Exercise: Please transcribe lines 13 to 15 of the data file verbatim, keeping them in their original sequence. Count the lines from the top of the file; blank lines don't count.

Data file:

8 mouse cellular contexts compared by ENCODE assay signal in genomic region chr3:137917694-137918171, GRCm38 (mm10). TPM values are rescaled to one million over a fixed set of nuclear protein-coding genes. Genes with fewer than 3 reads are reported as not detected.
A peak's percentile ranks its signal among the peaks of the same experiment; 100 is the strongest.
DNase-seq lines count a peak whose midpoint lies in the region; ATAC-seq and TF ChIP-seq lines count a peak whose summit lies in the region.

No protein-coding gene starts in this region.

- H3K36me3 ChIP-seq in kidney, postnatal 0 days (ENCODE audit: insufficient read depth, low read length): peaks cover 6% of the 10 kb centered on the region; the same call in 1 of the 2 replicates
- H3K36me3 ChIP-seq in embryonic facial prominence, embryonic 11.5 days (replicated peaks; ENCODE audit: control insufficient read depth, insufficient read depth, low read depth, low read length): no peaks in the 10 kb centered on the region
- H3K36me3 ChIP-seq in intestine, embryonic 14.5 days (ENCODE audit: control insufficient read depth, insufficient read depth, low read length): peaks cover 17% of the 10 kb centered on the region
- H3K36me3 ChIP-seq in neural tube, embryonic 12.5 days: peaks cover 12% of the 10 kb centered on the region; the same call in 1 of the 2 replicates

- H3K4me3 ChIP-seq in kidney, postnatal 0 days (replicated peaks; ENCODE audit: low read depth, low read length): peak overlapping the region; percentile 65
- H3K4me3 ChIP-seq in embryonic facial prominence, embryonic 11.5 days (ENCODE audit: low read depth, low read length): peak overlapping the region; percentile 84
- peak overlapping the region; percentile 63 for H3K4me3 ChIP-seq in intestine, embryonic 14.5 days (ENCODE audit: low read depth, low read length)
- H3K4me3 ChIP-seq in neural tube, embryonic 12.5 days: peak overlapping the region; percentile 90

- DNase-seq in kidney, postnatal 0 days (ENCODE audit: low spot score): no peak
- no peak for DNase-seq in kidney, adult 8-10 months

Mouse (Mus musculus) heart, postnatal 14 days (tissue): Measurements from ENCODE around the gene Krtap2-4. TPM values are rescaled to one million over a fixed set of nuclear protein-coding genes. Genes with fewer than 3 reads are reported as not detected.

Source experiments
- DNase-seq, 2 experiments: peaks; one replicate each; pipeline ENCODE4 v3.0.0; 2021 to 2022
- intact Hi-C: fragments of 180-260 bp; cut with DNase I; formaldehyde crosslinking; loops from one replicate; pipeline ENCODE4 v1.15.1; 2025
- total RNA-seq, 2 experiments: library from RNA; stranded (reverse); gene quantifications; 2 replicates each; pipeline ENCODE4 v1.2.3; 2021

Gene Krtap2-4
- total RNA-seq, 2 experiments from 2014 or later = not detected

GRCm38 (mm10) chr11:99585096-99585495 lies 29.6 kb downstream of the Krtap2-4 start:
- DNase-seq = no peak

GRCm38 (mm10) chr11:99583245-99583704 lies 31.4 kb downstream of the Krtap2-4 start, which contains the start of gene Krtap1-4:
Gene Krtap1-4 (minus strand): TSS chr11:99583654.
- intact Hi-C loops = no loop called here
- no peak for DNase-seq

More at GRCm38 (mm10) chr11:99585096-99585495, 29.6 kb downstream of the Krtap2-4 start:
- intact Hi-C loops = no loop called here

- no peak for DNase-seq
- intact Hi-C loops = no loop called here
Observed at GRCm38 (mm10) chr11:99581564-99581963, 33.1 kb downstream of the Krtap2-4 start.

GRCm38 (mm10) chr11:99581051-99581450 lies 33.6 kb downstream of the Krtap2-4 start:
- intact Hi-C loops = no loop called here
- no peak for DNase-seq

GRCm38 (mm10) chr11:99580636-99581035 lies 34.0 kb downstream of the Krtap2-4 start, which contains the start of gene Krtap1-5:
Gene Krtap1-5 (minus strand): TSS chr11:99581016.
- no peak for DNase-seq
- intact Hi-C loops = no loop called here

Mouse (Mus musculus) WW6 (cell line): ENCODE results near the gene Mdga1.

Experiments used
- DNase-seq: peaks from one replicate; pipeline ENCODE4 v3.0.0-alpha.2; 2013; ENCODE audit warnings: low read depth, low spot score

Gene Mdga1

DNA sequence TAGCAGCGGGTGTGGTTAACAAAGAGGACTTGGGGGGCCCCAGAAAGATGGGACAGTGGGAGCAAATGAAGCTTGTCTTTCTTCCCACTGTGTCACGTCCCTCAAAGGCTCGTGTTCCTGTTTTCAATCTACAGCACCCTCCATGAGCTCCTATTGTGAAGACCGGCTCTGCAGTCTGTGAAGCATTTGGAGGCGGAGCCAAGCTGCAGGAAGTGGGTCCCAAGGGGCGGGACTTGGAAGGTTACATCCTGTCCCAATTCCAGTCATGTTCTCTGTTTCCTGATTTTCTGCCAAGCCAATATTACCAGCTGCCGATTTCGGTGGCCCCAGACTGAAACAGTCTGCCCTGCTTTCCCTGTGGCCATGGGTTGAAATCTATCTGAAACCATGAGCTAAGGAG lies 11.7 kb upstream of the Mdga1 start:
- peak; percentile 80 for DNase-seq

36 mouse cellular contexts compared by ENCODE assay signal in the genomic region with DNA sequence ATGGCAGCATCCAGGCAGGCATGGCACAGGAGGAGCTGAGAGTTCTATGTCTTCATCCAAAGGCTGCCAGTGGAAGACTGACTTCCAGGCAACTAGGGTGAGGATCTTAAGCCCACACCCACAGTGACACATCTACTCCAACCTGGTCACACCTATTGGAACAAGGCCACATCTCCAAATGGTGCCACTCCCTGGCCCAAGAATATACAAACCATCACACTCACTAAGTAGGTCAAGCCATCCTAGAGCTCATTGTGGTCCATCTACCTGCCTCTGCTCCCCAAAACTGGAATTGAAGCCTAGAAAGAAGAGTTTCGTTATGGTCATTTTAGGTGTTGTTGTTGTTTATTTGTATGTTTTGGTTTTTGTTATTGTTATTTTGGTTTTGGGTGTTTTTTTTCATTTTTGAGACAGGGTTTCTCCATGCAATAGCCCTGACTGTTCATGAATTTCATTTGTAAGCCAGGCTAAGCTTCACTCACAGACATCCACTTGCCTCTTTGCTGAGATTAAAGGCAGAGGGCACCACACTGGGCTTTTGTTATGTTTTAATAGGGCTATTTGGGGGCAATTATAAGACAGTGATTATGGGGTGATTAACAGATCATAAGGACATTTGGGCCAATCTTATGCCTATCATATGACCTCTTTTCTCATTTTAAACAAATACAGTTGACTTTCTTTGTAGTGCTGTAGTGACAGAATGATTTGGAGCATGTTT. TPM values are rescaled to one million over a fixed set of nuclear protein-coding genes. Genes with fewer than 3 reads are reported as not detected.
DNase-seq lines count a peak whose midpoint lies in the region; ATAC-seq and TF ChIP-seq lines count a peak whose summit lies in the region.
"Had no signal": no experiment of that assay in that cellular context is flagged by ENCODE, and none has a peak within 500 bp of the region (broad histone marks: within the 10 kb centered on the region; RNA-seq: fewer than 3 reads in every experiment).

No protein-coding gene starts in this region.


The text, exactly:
- DNase-seq in kidney, postnatal 0 days (ENCODE audit: low spot score): no peak
- no peak for DNase-seq in kidney, adult 8-10 months

Mouse (Mus musculus) heart, postnatal 14 days (tissue): Measurements from ENCODE around the gene Krtap2-4. TPM values are rescaled to one million over a fixed set of nuclear protein-coding genes. Genes with fewer than 3 reads are reported as not detected.